Blog Birding #291


It’s looking like it’s going to be a fairly good winter for Red Crossbills in the coming months, and as one of North America’s most vexing species from a taxonomic perspective, birders often want to keep track of the “Types” of crossbills they cross paths with. Nick Bonomo has some great information on how to approach it at Shorebirder.

Today’s field birders have two options. One…you can go on recording your sightings as Red Crossbill and not worry about what type you are seeing. Identifying a bird to type takes extra time and work (= hassle, to most people), as you’ll see below. And, at least right now, there is still officially only one species of Red Crossbill to worry about anyway! Two…you can contribute to the growing knowledge of Red Crossbill status and distribution by identifying birds to type and reporting them as such to eBird. Option two is way more fun!

The strong sexual dimorphism of our wood-warblers contributed to a long history of confusing names and muddled identification, as Daniel Edelstein explores at Warbler Watch.

Later, Audubon was misled by Wilson’s naming procedure into thinking a Blackburnian Warbler was worthy of being designated a new species, the Hemlock Warbler. Audubon, in fact, was never able to correct this misnaming mistake. Another misplay hearkens to May 1812, when Audubon caught a wood-warbler specimen that he named Vigor’s Warbler in honor of Nicholas Vigor, an English naturalist. More correctly, Audubon’s find was an immature Pine Warbler. His confusion was probably the result of the collected individual being in vastly different habitat than its usual pine/needle tree haunts.

At Bird Canada, Sharon McInnes thinks about islands, extinction, and the inadvertent impact of humans on the environment.

Our non-human (non-pet) residents do not take the ferry. They stay put. This is their habitat, their home. They don’t have the options their human neighbours have. They don’t go shopping across the strait in Nanaimo. If things don’t work out here, they can’t just pack up, sell everything, and move away. They can’t even move to a different part of the island unless it provides the same type of habitat including the right foods and breeding opportunities. They’re basically here to stay, no matter what. This is what makes some islands – take the famous Galapagos – hotspots of biodiversity, home to rare and unique species that occur nowhere else.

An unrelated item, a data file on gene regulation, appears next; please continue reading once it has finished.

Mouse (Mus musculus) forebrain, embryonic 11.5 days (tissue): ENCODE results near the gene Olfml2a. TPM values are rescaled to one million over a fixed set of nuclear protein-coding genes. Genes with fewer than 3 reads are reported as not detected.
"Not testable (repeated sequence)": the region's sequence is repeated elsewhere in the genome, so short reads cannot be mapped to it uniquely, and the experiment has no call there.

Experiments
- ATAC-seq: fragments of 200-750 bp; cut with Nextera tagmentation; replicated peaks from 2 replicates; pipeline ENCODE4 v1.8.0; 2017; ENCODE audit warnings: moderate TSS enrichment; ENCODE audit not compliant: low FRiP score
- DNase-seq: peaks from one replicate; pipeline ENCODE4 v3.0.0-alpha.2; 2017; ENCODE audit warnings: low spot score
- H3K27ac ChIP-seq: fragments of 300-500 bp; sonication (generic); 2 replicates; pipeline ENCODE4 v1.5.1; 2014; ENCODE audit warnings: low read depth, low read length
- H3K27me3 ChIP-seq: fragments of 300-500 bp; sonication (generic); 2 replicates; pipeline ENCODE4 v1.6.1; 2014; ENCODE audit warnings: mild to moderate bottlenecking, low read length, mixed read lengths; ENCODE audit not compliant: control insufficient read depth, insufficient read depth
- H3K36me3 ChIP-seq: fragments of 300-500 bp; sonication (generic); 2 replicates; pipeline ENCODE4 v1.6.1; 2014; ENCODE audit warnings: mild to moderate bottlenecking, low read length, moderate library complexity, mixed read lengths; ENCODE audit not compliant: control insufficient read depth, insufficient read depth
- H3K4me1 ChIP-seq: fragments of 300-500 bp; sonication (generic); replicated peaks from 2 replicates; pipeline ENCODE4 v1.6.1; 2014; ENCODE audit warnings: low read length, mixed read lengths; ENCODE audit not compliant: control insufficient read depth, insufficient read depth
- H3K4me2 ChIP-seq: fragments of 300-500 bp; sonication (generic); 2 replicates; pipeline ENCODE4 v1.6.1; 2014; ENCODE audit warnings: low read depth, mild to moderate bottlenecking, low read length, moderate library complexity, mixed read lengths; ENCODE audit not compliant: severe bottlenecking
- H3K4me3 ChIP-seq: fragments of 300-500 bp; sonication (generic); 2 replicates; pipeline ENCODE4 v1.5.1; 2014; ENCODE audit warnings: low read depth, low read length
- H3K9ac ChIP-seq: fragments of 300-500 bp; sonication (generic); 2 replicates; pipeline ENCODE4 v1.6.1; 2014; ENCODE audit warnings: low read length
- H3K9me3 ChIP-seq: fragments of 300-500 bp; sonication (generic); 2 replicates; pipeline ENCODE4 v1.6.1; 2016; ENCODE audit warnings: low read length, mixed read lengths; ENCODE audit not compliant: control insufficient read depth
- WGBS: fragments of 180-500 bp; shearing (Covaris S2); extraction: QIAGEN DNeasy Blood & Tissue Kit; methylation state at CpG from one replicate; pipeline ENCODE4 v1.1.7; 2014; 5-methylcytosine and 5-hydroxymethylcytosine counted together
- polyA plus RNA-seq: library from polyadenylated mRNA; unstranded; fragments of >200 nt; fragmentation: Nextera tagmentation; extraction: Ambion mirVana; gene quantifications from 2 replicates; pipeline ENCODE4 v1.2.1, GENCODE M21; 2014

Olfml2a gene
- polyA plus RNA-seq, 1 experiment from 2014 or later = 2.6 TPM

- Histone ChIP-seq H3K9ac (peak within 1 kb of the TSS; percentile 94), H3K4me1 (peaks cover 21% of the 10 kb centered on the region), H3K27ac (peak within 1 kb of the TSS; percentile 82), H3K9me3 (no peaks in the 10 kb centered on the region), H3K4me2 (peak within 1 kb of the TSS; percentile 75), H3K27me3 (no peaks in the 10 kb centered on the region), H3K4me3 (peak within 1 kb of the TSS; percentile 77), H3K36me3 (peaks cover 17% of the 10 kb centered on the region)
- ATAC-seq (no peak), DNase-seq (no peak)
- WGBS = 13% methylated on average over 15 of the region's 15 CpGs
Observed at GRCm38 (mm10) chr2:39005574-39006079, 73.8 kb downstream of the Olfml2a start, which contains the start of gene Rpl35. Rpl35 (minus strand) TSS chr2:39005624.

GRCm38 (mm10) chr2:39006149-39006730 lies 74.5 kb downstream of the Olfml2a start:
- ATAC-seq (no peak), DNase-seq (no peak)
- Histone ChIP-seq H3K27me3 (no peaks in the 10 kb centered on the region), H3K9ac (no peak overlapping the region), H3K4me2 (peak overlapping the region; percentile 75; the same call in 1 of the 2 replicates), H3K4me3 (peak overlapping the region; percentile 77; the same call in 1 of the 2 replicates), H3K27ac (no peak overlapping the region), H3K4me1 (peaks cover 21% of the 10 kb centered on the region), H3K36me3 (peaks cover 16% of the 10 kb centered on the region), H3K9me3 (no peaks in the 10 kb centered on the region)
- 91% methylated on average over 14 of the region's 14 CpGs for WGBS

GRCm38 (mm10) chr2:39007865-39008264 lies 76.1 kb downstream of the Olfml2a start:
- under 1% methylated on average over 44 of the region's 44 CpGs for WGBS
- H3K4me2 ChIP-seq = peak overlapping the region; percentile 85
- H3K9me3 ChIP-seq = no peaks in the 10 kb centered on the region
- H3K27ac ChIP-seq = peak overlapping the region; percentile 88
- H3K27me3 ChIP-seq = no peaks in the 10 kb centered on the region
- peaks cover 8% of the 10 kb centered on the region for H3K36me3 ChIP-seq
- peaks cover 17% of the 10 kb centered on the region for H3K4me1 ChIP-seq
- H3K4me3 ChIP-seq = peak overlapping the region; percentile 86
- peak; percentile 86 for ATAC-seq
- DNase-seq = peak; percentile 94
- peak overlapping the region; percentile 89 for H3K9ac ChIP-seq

Twitter is, by its nature, a brief medium, but ocassionally good stuff comes out of that brevity, like Jason Ward‘s twitter-fied series on identification of fall warblers.

Fall warblers can be a headache as they stop by on their journey to South, Central America and the Caribbean. But I think we make ID’ing them harder than it needs to be. We tend to overthink things. Let’s take a simpler approach. We can use the process of elimination to narrow down the species until we reach the correct verdict. Let’s take a stab at it….

Judy Lidell, at It’s a Bird Thing, considers the remarkable story of the California Condor, and considers its hopeful return to old haunts in the Columbia River Valley.

Despite being the first species listed under the Endangered Species Act in 1973, their numbers continued to dwindle, primarily due to effects of DDT and lead bullets, until in 1987 there were only 22 wild birds remaining. Under the supervision of the USFWS, these twenty-two birds were captured and taken into the recovery program. In 2003, the Oregon Zoo became a partner in the recovery program and built a breeding barn and flight pens at the zoo’s Jonsson Wildlife Conservation Center.


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